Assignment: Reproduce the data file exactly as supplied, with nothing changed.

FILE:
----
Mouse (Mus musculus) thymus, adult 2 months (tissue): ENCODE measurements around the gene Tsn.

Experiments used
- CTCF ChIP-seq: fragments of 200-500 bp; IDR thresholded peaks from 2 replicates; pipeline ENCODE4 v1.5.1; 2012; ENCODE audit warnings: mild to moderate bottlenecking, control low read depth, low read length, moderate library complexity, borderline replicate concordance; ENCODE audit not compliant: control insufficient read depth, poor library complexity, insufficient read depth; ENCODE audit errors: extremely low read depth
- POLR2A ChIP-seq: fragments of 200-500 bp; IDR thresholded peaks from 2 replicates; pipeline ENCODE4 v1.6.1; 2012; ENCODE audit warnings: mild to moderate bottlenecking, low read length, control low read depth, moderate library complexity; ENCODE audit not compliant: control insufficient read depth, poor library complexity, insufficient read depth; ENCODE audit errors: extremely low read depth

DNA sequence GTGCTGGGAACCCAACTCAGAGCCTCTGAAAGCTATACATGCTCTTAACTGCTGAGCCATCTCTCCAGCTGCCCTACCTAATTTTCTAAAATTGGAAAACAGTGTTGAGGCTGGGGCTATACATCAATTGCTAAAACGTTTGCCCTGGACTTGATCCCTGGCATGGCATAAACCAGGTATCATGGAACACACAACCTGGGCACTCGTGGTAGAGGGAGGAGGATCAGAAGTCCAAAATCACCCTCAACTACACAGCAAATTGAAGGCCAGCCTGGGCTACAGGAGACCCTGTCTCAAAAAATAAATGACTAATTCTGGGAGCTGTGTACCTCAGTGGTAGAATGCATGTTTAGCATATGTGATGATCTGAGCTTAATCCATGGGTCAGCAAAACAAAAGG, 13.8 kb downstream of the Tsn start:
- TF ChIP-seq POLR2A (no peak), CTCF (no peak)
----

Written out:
Mouse (Mus musculus) thymus, adult 2 months (tissue): ENCODE measurements around the gene Tsn.

Experiments used
- CTCF ChIP-seq: fragments of 200-500 bp; IDR thresholded peaks from 2 replicates; pipeline ENCODE4 v1.5.1; 2012; ENCODE audit warnings: mild to moderate bottlenecking, control low read depth, low read length, moderate library complexity, borderline replicate concordance; ENCODE audit not compliant: control insufficient read depth, poor library complexity, insufficient read depth; ENCODE audit errors: extremely low read depth
- POLR2A ChIP-seq: fragments of 200-500 bp; IDR thresholded peaks from 2 replicates; pipeline ENCODE4 v1.6.1; 2012; ENCODE audit warnings: mild to moderate bottlenecking, low read length, control low read depth, moderate library complexity; ENCODE audit not compliant: control insufficient read depth, poor library complexity, insufficient read depth; ENCODE audit errors: extremely low read depth

DNA sequence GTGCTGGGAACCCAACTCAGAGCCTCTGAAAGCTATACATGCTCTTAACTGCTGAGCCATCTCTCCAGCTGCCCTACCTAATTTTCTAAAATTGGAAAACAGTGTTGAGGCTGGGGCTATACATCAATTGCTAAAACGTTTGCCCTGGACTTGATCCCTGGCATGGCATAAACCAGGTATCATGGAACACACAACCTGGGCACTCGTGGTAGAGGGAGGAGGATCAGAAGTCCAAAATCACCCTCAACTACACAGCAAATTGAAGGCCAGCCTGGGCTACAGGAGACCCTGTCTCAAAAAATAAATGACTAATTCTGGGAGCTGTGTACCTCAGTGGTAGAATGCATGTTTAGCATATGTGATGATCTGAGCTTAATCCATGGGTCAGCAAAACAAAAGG, 13.8 kb downstream of the Tsn start:
- TF ChIP-seq POLR2A (no peak), CTCF (no peak)